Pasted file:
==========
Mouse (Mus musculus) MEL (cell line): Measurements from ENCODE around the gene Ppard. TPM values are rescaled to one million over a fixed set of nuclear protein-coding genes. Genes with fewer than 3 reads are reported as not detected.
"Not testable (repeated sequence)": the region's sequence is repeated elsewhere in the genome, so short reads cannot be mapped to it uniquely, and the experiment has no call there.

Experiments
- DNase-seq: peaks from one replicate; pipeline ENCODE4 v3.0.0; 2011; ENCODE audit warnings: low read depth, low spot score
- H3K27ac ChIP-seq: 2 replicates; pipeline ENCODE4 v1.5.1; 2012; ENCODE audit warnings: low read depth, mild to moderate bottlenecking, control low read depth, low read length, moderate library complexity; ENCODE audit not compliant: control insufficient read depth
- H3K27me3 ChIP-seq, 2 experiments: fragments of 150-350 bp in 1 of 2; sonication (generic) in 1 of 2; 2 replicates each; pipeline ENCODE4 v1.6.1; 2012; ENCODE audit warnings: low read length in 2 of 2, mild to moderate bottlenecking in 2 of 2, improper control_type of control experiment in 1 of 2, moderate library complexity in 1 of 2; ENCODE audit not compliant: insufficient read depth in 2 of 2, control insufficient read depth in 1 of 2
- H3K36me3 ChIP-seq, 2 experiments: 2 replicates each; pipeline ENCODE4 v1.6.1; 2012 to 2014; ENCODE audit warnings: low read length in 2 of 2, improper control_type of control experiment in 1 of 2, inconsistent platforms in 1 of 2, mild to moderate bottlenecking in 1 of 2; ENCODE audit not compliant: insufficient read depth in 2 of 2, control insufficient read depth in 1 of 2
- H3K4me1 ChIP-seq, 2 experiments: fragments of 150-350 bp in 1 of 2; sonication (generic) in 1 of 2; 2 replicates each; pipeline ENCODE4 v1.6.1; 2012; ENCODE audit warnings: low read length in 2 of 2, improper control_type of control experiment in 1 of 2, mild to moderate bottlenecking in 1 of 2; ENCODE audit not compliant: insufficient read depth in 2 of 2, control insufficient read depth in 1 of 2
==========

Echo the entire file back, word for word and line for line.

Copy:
Mouse (Mus musculus) MEL (cell line): Measurements from ENCODE around the gene Ppard. TPM values are rescaled to one million over a fixed set of nuclear protein-coding genes. Genes with fewer than 3 reads are reported as not detected.
"Not testable (repeated sequence)": the region's sequence is repeated elsewhere in the genome, so short reads cannot be mapped to it uniquely, and the experiment has no call there.

Experiments
- DNase-seq: peaks from one replicate; pipeline ENCODE4 v3.0.0; 2011; ENCODE audit warnings: low read depth, low spot score
- H3K27ac ChIP-seq: 2 replicates; pipeline ENCODE4 v1.5.1; 2012; ENCODE audit warnings: low read depth, mild to moderate bottlenecking, control low read depth, low read length, moderate library complexity; ENCODE audit not compliant: control insufficient read depth
- H3K27me3 ChIP-seq, 2 experiments: fragments of 150-350 bp in 1 of 2; sonication (generic) in 1 of 2; 2 replicates each; pipeline ENCODE4 v1.6.1; 2012; ENCODE audit warnings: low read length in 2 of 2, mild to moderate bottlenecking in 2 of 2, improper control_type of control experiment in 1 of 2, moderate library complexity in 1 of 2; ENCODE audit not compliant: insufficient read depth in 2 of 2, control insufficient read depth in 1 of 2
- H3K36me3 ChIP-seq, 2 experiments: 2 replicates each; pipeline ENCODE4 v1.6.1; 2012 to 2014; ENCODE audit warnings: low read length in 2 of 2, improper control_type of control experiment in 1 of 2, inconsistent platforms in 1 of 2, mild to moderate bottlenecking in 1 of 2; ENCODE audit not compliant: insufficient read depth in 2 of 2, control insufficient read depth in 1 of 2
- H3K4me1 ChIP-seq, 2 experiments: fragments of 150-350 bp in 1 of 2; sonication (generic) in 1 of 2; 2 replicates each; pipeline ENCODE4 v1.6.1; 2012; ENCODE audit warnings: low read length in 2 of 2, improper control_type of control experiment in 1 of 2, mild to moderate bottlenecking in 1 of 2; ENCODE audit not compliant: insufficient read depth in 2 of 2, control insufficient read depth in 1 of 2